GAINESVILLE, Fla. (AP) — Police and the mayor of a Florida city are looking to change a local immigration policy after realizing that a domestic abuse call could have led the victim to face deportation.

Gainesville Mayor Lauren Poe said the north Florida city's policy adopted to comply with federal immigration authorities goes too far, and wants to amend it Thursday at a city commission meeting.

The policy currently requires police officers to write down the names of foreign nationals they come into contact with and turn that information over to U.S. Immigration and Customs Enforcement. Poe said that if those reports include victims' names, it could have a chilling effect on crime reporting.

"This is not who we are," Poe said in a Facebook post earlier this week. "This type of approach is contrary to our community policing model and has a significant chilling effect on our victims' ability and willingness to report crimes, including domestic violence and battery."

The domestic abuse case involved a Guatemalan man accused of hitting his partner, an 18-year-old Guatemalan woman. If police were to forward the arrest report, it would include notations that the victim and other witnesses in the house were suspected to be in the country illegally.

Gainesville police spokesman Ben Tobias said the department has not reported the suspect, victim or witnesses to ICE, despite earlier telling reporters that it would forward information to the agency. However, that doesn't necessarily mean the suspect won't be reported to ICE. Tobias said it would be left to officials in Alachua County.

While ICE is notified when foreign-born suspects are booked into a county jail in Gainesville, Alachua County was labeled "non-cooperative" last year for not holding immigrants longer to give time for the federal agency to take custody.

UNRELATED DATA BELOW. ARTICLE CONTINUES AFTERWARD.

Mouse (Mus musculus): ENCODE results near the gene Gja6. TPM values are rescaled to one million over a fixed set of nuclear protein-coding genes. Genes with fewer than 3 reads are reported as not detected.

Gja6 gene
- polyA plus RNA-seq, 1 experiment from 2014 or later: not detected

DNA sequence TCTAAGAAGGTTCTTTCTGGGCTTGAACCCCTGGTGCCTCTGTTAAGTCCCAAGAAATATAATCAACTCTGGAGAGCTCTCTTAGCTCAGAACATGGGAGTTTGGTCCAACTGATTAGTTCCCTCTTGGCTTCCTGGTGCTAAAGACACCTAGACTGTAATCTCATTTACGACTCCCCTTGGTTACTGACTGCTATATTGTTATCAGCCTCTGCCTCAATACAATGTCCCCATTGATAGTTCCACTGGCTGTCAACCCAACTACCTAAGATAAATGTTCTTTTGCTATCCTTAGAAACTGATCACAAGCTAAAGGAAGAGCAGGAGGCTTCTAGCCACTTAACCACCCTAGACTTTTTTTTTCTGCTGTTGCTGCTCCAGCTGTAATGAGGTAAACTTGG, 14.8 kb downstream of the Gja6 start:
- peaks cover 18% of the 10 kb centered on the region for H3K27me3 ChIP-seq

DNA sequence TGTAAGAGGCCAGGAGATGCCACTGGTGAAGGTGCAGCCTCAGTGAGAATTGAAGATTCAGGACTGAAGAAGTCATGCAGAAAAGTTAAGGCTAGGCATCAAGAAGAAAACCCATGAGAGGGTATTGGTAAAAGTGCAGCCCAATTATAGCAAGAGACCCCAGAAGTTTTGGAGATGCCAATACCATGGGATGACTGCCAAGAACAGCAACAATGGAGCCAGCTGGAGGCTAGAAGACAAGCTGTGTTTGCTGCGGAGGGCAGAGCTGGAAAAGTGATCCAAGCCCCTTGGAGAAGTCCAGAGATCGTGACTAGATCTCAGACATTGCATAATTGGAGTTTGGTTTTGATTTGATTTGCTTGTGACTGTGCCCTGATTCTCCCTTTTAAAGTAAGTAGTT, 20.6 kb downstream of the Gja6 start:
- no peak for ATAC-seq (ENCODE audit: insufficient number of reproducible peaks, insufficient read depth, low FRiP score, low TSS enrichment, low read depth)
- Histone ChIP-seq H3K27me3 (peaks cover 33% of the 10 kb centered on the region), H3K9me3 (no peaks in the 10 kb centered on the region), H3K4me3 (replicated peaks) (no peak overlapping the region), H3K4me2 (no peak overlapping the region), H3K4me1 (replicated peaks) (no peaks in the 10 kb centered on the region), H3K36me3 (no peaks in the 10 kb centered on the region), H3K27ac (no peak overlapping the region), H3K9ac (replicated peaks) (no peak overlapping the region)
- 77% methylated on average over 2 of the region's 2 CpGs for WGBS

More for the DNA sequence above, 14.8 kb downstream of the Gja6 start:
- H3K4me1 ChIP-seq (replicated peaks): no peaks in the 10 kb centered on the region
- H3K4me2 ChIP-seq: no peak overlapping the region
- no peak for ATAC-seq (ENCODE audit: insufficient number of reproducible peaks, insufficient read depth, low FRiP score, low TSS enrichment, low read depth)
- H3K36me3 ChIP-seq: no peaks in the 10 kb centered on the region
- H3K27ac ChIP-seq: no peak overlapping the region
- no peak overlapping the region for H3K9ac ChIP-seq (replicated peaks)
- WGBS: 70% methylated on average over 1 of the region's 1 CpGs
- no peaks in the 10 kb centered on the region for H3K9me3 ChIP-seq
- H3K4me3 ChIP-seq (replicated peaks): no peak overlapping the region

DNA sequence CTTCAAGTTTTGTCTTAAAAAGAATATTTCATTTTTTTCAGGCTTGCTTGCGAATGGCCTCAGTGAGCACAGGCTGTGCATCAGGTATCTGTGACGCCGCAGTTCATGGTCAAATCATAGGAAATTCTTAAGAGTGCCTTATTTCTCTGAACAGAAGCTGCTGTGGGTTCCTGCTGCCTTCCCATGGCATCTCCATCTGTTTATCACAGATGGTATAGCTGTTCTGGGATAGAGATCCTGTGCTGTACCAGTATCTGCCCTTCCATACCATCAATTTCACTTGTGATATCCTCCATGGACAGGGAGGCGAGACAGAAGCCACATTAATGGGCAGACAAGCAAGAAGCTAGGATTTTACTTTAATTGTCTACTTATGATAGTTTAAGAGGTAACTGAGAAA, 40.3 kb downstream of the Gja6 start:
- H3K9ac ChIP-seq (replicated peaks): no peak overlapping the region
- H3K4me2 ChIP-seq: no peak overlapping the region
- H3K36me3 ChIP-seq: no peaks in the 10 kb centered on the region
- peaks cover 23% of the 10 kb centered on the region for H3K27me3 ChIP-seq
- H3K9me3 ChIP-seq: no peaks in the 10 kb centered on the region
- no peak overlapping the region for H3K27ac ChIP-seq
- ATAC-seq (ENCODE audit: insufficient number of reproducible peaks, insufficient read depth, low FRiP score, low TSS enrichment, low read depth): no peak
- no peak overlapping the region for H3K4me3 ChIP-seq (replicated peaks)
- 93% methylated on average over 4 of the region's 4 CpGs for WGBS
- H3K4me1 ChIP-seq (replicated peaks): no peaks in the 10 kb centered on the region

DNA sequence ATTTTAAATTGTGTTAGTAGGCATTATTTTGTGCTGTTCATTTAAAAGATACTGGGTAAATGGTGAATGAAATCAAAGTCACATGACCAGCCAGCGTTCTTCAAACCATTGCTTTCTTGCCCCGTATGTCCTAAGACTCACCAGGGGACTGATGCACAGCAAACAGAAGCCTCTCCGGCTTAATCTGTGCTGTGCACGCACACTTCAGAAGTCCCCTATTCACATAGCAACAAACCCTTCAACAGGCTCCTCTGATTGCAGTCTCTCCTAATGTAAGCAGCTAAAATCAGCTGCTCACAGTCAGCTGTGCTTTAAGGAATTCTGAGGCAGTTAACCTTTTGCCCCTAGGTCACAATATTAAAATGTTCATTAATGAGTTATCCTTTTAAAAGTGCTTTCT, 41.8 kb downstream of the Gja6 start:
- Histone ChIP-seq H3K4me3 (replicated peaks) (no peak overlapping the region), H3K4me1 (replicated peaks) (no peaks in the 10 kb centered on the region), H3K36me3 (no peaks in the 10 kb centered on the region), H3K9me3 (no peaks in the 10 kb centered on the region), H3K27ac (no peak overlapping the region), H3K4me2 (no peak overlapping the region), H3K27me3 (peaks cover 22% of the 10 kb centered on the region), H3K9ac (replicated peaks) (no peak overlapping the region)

Mayors across the nation have challenged orders to detain immigrants for longer periods so they get picked up by immigration officials. But in Florida, 17 law enforcement agencies have agreed to deepen ties with ICE.

The city of West Palm Beach sent a memorandum last week to its employees stating they may share information regarding citizenship and immigration status with ICE as part of a settlement with the U.S. Justice Department over its information-sharing policies. And Miami-Dade reversed its "sanctuary city" policy last year, saying the county would honor requests to hold people for extra time so they can be arrested by immigration authorities.

Tobias said there are no rules in place that force police departments to report all contacts with any foreign nationals, but said the general policy had been adopted in case federal regulations required such cooperation in the future.

"Officers of the Gainesville Police Department are not immigration agents," he said. "They will not be proactively checking immigration status on foreign nationals they contact during routine investigations or patrol."